Even with industry-focused Master’s programs, prior experience in research-related work is always a plus. It shows that you have the mental fortitude to tackle difficult problems that are not well-formulated. For NUS students, there are research opportunities in the form of UROPs. CREATE in U-Town also offers opportunities to do research-related internships, so take advantage of these opportunities to boost your resume and learn more about a domain which you’re interested in. Who knows, you may even end up liking it enough for it to become a career.

b. Participate in Overseas Exchange Programs

If you have the means to, participate actively in overseas exchange programs. This will give you a feel of how it is like to study abroad, as well as give you the opportunity to shop around for universities that you may be interested in.

c. Keep up With Global Affairs

You don’t have to be aware of every single event that’s happening around the world, but at least have an idea of the recent developments in the US and China. A lot of people hear about the US simply because it’s plastered all over mainstream media, but they’re pretty ill-informed when it comes to other countries. If you want to bring value to discussions rather than rehashing what everyone else already know, try to consume a healthy balance of information from different sources.

D. Get to Know Your Professors

All of your professors have gone through the same graduate system, so they’re your best source of information regarding each university’s domains. Furthermore, you should build that relationship simply because when the time comes, they’ll be the ones writing your recommendation letters.

4. Application details

So you’ve done your homework and application windows are opening. What do you need to prepare for your application?

Required documents

  1. Statement of purpose
  2. Letters of recommendation x3
  3. GRE Scores
  4. TOEFL for non-native English speakers
  5. Academic transcript
  6. Proof of financial ability

Generally, these are the requirements to apply for any graduate program. Different schools may have specific requirements, so do check with the admissions department what is needed for applications beforehand.

Statement of purpose

This is probably what gives students the biggest headache when it comes to college applications. What should I write in my statement of purpose? If I write about my achievements, will it come across as arrogant? Again, I cannot claim to be an expert in this and you should probably consult an admissions officer in your school. However, a general guideline for this is that you should 1) articulate your interests, 2) highlight your experiences in the field, and 3) talk about how the program fits your interests and how it would help your future development. Make sure that you are not just providing a list of achievements. Put your achievements into the context of “I am interested in this and therefore I did that to further my interest in this”. This way, it won’t come across as conceited. Remember that admissions officers are looking for character as much as academic abilities, so it is always wise to show a healthy concern for the community.

Letters of recommendations

Who should you ask to write your letters of recommendation? Typically, these are professors who are familiar with your work and are related to your field of study. This is why it’s important to build relationships with your professors early on. You can also ask for recommendations from your employer during previous internships or jobs, but remember that their position has to be relevant to your field of study for their words to have any weight. For example, if your previous internship is in the F&B industry, it might be wiser to choose a professor instead.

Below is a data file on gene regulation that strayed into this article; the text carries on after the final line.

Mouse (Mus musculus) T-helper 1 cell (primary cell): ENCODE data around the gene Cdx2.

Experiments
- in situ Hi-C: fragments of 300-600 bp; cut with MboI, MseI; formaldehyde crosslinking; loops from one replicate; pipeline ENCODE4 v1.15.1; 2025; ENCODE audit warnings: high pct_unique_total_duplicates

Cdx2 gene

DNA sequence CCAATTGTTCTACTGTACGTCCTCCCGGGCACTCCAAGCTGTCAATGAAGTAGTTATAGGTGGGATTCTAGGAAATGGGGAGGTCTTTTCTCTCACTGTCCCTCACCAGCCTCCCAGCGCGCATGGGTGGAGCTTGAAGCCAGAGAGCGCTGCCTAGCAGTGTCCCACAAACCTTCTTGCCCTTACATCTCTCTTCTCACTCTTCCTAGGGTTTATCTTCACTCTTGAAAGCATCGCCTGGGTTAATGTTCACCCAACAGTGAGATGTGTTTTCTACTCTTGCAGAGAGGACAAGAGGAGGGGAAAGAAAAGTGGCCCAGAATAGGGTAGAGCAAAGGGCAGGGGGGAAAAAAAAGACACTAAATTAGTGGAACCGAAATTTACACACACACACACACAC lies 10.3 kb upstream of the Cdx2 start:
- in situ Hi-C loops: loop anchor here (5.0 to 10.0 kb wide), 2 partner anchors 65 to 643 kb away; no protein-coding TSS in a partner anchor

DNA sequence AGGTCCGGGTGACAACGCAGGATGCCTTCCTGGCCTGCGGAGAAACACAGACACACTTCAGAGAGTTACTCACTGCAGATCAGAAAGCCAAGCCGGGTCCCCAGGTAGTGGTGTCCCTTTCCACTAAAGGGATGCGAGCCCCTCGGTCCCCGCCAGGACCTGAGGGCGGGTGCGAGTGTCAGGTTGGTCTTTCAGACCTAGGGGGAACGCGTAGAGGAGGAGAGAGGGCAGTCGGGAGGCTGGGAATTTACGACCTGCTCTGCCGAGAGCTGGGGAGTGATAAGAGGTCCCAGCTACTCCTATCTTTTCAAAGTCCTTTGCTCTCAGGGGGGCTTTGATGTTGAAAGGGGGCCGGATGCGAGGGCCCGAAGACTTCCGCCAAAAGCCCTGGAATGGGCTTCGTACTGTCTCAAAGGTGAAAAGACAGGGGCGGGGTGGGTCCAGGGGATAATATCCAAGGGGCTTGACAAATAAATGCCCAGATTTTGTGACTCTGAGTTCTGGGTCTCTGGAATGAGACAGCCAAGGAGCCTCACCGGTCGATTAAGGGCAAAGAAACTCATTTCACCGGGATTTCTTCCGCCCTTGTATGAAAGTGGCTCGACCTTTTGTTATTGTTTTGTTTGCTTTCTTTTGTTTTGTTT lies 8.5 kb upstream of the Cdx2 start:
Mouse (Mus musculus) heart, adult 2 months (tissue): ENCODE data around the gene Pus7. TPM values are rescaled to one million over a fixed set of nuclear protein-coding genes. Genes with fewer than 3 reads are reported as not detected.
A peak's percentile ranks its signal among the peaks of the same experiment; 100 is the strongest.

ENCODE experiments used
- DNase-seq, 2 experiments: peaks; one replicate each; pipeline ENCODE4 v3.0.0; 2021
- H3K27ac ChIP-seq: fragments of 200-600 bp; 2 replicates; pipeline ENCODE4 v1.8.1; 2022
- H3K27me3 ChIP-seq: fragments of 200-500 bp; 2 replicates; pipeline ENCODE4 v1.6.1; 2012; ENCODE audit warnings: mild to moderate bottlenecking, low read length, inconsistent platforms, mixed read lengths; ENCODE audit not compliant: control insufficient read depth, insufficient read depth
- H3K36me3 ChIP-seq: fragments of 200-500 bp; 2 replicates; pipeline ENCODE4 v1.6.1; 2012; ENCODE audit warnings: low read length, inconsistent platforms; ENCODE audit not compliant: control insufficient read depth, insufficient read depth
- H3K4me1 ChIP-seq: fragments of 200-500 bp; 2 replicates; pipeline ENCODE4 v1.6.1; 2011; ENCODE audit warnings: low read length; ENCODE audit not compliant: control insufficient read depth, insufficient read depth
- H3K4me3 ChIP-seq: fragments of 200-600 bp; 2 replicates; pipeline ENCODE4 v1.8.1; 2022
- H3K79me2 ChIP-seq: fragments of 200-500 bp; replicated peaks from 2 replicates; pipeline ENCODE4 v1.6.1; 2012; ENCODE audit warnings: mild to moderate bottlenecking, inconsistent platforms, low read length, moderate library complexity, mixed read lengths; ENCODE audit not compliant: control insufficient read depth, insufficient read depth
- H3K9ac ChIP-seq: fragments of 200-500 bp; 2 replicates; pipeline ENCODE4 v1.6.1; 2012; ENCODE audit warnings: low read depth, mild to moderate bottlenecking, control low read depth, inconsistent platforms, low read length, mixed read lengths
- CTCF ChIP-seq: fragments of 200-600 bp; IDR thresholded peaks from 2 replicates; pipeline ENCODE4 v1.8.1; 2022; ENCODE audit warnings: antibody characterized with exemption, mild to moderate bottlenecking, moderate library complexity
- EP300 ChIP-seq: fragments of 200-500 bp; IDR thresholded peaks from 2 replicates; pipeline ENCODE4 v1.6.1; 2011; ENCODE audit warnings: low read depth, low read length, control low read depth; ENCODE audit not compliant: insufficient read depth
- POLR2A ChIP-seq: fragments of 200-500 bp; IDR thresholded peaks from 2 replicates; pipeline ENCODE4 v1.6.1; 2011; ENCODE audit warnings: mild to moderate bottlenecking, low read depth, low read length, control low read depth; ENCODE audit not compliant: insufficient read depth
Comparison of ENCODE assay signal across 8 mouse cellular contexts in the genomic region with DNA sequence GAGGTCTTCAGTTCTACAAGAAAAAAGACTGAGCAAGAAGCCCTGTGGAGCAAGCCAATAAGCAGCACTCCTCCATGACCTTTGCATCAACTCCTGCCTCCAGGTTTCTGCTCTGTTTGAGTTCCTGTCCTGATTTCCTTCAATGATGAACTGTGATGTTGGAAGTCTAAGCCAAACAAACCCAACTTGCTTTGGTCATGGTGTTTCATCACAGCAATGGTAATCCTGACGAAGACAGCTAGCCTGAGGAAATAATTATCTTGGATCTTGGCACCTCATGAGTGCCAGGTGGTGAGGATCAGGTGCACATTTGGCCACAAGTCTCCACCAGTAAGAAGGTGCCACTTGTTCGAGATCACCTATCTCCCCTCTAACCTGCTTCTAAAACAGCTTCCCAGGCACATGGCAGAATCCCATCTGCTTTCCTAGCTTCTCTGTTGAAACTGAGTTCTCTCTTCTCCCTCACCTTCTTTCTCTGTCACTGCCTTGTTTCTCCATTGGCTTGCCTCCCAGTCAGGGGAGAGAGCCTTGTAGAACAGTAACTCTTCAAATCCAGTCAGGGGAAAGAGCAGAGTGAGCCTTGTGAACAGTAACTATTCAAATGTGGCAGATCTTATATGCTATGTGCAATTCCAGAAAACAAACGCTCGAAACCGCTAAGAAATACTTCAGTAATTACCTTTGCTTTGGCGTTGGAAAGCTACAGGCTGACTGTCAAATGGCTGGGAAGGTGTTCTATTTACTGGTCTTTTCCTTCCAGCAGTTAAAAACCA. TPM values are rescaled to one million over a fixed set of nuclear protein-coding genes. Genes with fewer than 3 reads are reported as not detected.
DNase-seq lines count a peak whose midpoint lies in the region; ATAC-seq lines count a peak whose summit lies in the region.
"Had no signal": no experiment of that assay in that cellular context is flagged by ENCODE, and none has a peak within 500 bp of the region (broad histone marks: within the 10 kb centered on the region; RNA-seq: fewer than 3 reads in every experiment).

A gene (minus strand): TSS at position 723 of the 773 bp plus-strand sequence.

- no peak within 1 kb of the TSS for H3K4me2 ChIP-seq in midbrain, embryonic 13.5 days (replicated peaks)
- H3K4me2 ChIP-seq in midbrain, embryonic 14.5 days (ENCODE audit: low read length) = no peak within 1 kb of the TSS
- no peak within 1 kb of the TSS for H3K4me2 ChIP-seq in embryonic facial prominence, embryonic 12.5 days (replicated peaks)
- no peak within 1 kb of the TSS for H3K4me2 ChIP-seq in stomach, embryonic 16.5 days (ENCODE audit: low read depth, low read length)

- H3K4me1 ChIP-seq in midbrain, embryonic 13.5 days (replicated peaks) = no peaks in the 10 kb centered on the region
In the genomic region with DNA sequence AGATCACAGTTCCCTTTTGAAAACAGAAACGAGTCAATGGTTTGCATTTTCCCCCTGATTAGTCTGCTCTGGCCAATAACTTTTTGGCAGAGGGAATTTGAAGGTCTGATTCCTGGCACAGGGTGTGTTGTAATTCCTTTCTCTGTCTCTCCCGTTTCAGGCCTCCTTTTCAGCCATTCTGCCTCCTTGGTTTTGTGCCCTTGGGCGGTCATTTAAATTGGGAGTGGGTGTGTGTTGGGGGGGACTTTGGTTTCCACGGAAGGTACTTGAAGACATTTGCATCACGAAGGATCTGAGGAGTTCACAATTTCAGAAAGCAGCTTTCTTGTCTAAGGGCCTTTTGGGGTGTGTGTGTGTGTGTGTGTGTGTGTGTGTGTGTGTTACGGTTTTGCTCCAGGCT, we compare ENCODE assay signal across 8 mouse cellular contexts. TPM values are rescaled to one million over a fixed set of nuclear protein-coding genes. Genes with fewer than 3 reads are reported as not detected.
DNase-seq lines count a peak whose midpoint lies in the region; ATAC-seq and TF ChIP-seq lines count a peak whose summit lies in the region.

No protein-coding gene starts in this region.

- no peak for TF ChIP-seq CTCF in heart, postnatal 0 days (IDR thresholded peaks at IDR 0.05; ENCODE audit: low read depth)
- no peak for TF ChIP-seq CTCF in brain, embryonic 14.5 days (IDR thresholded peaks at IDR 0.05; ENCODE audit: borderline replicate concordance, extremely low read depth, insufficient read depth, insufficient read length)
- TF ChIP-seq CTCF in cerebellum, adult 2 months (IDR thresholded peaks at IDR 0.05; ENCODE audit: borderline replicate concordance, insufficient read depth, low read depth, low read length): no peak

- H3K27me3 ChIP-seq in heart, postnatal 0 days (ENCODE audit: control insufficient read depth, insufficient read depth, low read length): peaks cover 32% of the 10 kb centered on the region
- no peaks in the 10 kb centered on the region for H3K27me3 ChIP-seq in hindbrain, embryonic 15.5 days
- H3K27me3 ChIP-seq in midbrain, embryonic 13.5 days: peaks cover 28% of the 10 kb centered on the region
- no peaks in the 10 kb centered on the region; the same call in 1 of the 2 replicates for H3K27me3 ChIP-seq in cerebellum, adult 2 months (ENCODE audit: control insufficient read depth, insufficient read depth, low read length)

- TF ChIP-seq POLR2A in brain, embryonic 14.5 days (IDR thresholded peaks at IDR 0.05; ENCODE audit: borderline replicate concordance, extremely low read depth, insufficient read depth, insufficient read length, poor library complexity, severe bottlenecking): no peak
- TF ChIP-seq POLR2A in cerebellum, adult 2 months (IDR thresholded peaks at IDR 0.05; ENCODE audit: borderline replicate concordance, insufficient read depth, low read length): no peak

GRE scores

GRE scores will be sent directly to your desired universities and may take a month or more to process, so it is recommended you take your GRE at least three months before the application window closes. GRE scores are valid for 5 years. Do a quick Google search to find out what the average GRE scores of admitted students are and see where you stand.

TOEFL scores

If you’re Singaporean, skip this. If not, it depends on your nationality. Find out more on the school’s admissions website.

Academic transcript

Some schools accept unofficial soft copies while others require you to mail an official hard copy to them. Again, do a quick Google search to find out the average GPA of admitted students in past years to see where you stand.

Proof of financial ability

If you’re applying for an industry-focused Master’s program, you are expected to be able to pay for it out of pocket. Most schools offer scholarships, but it is relatively rare to be offered one if you’re an international student. Whether it is an external scholarship or a family sponsorship, you need to be able to provide proof that you can afford it. The ugly reality is that most colleges are not “need-blind”, which is to say they may reject you if they think you are not financially capable of paying for your program. The budget should be around USD 70-80k for a school year, but of course it depends on the program you apply to.

5. Case studies

My friends D and T have kindly shared with me their experiences in their respective Master’s programs and I have collated their responses (along with mine) here. The three of us all graduated from NUS and went on to different Master’s programs in different colleges in the US.

1. What is your course of study?

D: Master of Science, EE (Electrical Engineering), Stanford